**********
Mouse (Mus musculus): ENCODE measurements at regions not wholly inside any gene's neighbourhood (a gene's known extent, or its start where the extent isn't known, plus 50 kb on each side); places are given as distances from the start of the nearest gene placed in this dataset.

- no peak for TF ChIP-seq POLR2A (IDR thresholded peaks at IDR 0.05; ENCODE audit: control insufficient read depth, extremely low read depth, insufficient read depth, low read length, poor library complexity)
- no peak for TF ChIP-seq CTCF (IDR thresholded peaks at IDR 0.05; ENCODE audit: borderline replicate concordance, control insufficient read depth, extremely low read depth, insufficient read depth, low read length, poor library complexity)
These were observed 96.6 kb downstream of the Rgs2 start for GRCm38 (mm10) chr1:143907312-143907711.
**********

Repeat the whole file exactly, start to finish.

Mouse (Mus musculus): ENCODE measurements at regions not wholly inside any gene's neighbourhood (a gene's known extent, or its start where the extent isn't known, plus 50 kb on each side); places are given as distances from the start of the nearest gene placed in this dataset.

- no peak for TF ChIP-seq POLR2A (IDR thresholded peaks at IDR 0.05; ENCODE audit: control insufficient read depth, extremely low read depth, insufficient read depth, low read length, poor library complexity)
- no peak for TF ChIP-seq CTCF (IDR thresholded peaks at IDR 0.05; ENCODE audit: borderline replicate concordance, control insufficient read depth, extremely low read depth, insufficient read depth, low read length, poor library complexity)
These were observed 96.6 kb downstream of the Rgs2 start for GRCm38 (mm10) chr1:143907312-143907711.